Yahoo boss Marissa Mayer fires number two Henrique de Castro

Decision comes just 15 months after she poached him from rival Google

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The Independent Online

Yahoo boss Marissa Mayer has fired her second-in-command Henrique de Castro, just 15 months after she persuaded him to follow her to the tech giant from rival Google.

The company confirmed the news in a filing with the US Securities and Exchange Commission, in a brief statement saying the chief operating officer had departed effective from today.

Mr De Castro will leave with all the severance benefits detailed in his contract – thought to amount to around $40 million.

That is in spite of the stark drop in revenues Yahoo has experienced in recent years – and the fact that Ms Mayer explicitly pointed to the asset of Mr De Castro’s internet advertising expertise when he was hired.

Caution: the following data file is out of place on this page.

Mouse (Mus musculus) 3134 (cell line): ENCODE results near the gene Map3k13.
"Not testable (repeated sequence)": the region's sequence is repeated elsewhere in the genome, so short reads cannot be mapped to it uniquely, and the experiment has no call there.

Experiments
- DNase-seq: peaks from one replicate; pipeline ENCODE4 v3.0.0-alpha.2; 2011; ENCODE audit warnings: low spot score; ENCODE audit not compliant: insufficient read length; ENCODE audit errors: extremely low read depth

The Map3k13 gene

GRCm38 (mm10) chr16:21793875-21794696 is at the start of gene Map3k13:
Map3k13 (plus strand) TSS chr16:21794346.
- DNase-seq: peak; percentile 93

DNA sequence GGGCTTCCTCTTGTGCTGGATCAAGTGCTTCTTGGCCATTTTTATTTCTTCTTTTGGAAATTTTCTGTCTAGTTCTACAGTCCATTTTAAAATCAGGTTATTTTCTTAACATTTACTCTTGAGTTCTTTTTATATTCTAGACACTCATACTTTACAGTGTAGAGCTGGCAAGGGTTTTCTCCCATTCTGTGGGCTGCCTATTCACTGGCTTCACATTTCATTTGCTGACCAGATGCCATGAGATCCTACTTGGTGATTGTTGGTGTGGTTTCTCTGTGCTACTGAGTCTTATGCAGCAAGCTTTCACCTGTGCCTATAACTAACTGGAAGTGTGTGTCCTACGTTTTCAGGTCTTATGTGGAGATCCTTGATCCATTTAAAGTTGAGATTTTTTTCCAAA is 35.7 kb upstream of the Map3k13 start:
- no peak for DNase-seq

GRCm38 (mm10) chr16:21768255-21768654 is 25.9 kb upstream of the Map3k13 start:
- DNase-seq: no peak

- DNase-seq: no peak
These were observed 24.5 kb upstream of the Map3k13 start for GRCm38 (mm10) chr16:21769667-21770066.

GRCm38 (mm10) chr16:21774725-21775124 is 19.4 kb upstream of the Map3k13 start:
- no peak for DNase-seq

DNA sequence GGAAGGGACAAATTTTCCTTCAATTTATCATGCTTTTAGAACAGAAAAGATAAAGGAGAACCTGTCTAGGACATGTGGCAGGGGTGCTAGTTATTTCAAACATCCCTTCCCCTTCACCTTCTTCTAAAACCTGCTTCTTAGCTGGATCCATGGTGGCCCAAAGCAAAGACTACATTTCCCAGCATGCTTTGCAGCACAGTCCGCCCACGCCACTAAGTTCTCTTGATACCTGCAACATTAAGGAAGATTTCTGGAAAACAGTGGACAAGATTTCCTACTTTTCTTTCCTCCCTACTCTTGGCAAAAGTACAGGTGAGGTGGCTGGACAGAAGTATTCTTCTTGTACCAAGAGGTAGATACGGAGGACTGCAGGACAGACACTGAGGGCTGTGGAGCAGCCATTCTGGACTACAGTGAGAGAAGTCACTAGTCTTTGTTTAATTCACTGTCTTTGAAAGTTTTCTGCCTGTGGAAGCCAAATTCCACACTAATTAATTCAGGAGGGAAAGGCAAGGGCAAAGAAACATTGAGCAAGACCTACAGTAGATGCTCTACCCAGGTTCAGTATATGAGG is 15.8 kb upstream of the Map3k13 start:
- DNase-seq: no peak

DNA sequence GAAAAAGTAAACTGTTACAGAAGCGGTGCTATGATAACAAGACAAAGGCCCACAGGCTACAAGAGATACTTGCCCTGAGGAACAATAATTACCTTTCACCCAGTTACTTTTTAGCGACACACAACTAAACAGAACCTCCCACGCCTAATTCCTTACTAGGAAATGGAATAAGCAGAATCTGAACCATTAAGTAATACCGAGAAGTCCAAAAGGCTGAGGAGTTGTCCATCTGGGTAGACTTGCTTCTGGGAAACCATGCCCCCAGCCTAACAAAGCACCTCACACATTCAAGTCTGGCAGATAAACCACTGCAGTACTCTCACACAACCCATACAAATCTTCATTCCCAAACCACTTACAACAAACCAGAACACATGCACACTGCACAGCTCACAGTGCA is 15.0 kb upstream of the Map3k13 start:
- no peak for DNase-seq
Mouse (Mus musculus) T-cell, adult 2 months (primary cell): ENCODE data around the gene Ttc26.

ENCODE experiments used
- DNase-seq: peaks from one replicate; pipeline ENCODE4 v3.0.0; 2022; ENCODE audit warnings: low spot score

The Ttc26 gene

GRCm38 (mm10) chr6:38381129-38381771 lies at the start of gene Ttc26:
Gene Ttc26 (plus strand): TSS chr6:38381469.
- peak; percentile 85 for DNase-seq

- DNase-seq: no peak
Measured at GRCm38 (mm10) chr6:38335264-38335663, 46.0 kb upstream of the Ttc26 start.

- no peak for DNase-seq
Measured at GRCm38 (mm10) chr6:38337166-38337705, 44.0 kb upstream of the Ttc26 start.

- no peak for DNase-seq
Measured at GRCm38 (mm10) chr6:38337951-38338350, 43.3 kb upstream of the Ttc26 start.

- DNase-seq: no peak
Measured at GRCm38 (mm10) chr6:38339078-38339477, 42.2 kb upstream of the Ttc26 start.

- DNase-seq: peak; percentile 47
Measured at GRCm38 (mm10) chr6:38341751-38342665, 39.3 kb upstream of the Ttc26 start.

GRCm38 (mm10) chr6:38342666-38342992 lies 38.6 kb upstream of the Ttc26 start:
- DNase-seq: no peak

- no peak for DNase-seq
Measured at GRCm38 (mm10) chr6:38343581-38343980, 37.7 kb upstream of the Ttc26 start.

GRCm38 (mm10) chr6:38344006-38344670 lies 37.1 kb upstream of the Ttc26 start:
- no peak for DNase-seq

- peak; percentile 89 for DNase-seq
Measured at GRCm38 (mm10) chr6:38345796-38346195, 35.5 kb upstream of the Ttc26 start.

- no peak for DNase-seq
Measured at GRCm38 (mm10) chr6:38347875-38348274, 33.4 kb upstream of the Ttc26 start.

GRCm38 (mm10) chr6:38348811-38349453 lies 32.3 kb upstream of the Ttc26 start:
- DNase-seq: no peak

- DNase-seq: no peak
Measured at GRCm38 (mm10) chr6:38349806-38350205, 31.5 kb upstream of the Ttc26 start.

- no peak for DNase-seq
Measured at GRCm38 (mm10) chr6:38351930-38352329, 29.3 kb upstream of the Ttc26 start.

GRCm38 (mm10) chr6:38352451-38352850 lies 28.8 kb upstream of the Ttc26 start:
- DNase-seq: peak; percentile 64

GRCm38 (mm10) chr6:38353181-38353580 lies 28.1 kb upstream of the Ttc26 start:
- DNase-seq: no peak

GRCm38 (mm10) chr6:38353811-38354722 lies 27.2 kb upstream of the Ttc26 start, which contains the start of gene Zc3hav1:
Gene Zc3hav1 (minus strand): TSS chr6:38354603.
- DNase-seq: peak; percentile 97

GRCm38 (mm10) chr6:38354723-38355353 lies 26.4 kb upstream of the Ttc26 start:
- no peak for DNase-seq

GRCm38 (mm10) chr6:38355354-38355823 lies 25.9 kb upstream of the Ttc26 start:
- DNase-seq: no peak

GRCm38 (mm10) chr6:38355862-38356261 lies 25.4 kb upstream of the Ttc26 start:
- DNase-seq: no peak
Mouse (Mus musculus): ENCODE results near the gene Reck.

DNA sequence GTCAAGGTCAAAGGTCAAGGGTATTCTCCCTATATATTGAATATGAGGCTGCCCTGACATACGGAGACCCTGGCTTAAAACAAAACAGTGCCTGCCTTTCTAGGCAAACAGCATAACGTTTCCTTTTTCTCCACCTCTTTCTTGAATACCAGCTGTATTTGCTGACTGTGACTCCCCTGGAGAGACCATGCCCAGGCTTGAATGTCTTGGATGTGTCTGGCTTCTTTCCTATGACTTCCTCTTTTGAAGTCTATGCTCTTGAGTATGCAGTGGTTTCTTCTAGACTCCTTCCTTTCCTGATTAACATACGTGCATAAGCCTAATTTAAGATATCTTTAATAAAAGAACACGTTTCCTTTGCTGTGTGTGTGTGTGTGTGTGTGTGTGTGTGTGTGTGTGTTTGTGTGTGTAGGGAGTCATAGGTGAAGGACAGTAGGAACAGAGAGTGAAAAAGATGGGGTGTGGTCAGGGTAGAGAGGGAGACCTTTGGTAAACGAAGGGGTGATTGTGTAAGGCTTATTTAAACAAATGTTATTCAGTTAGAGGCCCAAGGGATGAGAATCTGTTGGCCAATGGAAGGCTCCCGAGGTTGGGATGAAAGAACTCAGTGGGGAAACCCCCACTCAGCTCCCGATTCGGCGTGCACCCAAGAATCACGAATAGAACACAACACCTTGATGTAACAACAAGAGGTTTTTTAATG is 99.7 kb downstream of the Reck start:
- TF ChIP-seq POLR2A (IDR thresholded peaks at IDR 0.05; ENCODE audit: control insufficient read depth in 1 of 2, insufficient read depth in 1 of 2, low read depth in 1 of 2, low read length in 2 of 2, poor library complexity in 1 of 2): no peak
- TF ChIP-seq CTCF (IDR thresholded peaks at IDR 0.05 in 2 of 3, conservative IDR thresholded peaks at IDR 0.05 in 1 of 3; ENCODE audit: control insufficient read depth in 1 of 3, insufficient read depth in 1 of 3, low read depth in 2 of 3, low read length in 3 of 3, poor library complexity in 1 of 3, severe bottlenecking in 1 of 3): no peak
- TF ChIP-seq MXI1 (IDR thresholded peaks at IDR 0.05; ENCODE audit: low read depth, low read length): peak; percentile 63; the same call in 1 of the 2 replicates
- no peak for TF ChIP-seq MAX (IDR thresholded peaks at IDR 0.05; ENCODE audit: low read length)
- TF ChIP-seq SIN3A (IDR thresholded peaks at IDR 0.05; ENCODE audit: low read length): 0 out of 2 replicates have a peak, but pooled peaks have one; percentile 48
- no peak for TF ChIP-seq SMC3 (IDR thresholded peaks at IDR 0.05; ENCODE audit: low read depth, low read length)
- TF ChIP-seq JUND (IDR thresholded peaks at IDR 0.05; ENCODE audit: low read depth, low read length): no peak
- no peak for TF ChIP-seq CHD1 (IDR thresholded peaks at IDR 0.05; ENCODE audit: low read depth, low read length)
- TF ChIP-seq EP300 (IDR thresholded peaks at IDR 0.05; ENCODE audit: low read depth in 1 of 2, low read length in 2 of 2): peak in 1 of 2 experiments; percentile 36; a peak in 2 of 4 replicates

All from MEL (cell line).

While the company did not give a reason for firing the Lisbon-born executive, an internal memo acquired by the tech news website Re/code sheds a little more light on what Ms Mayer calls “a difficult decision”.

She explained to employees: “The beginning of a new year always provides time for reflection. As we enter 2014, I couldn’t be more proud of what Yahoo accomplished in 2013 or more optimistic about what we’ll accomplish in 2014.

“During my own reflection, I made the difficult decision that our COO, Henrique de Castro, should leave the company. I appreciate Henrique’s contributions and wish him the best in his future endeavors.”

Ms Mayer said the leadership structure of the company would be reorganised – suggesting that there would be no direct replacement for Mr De Castro.

She added: “Overall, I am confident that the leadership team, our direction, and these changes will enable even more successful execution. Thank you for your patience and understanding as we work through these changes.”

Despite improving online traffic, Ms Mayer and her team have continued to struggle to revive Yahoo’s flagging sales, which dropped between 5 per cent and 7 per cent in each of the first three quarters of 2013.